~ Tanya, I’m also very excited to find this informal learning space.  In fact, I’d argue that I can’t learn without it!  For me it’s always been the conversations with others that has made my learning meaningful.  I’m quite excited to watch and participate as this space grows.

George has really honed in on one of the big strengths of the Landing for me: “it’s about giving individuals the control to form a social network (community) through acts of content creation, sharing, and interaction, without the abrupt discontinuation that occurs when courses end.”

The professor and fellow students in a course are integral components to a learning experience.  Any opportunity to deepen and strengthen those connections, as well as move them beyond the classroom and into community translates into a complex integration of subject matter and continued learning.  When this works well, it becomes revolutionary. – onepercentyellow

~ This sure highlights questions I am becoming more and more interested in. What is that happens when a learner makes that transformation from disoriented initiate to comfortable participant in a social networked environment? What are the necessary ingredients? How can we best document this transormation? And, how can we help to facilitate its occurence? User reflections like Tanya’s are a great way to get a better understanding of these things. – John Hannah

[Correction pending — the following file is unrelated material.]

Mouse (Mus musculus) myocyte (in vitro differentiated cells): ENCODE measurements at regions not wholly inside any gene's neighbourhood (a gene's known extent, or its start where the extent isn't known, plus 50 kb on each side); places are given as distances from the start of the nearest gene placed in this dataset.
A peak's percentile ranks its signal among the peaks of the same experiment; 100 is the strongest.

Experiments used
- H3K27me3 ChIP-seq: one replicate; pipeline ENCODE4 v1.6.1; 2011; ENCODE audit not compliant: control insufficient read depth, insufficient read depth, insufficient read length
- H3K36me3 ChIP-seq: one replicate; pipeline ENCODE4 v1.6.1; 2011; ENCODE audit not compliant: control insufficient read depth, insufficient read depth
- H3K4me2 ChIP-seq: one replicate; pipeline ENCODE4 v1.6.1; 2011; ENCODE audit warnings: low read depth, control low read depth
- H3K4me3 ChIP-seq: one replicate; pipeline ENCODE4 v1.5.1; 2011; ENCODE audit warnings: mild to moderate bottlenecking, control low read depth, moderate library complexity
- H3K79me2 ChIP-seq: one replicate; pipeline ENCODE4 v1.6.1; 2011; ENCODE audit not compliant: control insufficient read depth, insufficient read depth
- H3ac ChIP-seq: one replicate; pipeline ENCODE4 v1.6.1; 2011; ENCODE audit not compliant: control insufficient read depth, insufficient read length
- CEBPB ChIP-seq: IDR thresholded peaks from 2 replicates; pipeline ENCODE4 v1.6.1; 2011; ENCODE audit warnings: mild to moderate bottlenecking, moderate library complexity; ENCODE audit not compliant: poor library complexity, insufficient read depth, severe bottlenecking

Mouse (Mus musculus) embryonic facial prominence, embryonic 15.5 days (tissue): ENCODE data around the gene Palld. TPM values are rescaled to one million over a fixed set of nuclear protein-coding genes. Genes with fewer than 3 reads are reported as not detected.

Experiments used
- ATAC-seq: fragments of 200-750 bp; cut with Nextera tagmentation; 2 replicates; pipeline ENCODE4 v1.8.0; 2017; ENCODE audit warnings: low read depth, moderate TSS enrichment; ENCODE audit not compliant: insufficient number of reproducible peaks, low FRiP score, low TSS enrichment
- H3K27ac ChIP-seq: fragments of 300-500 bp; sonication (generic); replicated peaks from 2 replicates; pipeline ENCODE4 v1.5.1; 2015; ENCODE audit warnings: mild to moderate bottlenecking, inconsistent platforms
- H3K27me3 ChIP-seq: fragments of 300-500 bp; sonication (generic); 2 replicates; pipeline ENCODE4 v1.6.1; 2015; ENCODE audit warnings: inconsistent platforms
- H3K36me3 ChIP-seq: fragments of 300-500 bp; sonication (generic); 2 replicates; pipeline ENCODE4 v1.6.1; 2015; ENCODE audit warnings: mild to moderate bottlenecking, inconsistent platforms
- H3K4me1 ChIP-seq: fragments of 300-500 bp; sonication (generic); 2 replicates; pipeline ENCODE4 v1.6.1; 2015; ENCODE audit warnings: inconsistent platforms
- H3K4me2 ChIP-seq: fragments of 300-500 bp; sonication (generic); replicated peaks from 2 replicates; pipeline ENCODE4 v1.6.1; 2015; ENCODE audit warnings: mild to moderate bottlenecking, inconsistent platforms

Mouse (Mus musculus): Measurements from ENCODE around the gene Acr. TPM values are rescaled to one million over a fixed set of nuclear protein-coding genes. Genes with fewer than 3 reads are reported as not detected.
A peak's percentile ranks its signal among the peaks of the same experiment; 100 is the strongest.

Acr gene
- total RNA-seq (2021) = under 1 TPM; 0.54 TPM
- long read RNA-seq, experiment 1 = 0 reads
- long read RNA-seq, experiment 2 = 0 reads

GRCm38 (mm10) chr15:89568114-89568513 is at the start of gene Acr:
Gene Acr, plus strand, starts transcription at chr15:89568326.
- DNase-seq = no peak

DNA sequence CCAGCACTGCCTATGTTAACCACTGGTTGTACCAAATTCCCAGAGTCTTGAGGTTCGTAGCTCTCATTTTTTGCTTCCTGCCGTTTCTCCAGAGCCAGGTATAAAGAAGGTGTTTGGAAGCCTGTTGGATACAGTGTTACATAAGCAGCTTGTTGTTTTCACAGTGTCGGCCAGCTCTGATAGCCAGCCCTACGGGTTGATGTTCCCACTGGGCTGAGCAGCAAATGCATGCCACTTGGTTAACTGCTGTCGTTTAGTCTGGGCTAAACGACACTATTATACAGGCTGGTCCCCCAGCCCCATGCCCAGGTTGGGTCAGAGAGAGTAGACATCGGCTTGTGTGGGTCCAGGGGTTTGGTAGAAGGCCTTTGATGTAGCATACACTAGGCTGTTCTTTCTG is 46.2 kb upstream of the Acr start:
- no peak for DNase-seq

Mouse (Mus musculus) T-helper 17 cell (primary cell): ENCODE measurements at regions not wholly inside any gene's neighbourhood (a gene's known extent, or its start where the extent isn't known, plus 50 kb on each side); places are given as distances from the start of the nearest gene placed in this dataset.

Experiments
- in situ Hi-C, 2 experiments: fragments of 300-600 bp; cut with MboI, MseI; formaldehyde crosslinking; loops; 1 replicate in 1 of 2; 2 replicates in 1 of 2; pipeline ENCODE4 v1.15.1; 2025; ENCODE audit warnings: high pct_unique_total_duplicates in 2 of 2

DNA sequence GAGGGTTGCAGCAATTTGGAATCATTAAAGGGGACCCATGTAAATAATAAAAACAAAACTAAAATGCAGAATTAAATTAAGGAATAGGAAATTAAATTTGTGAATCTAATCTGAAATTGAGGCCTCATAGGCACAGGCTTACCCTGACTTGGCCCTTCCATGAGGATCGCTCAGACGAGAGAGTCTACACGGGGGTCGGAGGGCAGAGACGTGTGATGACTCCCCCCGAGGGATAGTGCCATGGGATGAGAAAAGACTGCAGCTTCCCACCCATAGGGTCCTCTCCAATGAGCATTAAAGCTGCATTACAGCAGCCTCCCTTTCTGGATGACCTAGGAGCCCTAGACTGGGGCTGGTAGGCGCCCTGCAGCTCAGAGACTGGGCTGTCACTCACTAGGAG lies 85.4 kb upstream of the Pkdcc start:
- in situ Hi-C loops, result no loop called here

Blog Post: LAK11 Moodle by the Numbers

John Fritz did an excellent job yesterday starting off the conversation about learning analytics.  One of the things he talked about was the need to better use existing LMS data and to share that data with others.

His talk prompted me to do some digging into the data currently available from the LAK11 Moodle site and to re-present it back to the larger group.  I found out that there are:

233 members of the Moodle course representing 42 countries.  The most heavily represented countries are the US, Canada and Australia.  There are also two participants from Iran and 1 from Guyana.

121 of the 233 registered members have visited the Week 1 Forums.  The most views by a single participant in that section? 54.  It also told me that there were more views by guests than logged in members.  53 people have posted to the Week 1 forum in the last day, and only 19 registered members didn’t post at least once to the introductions forum.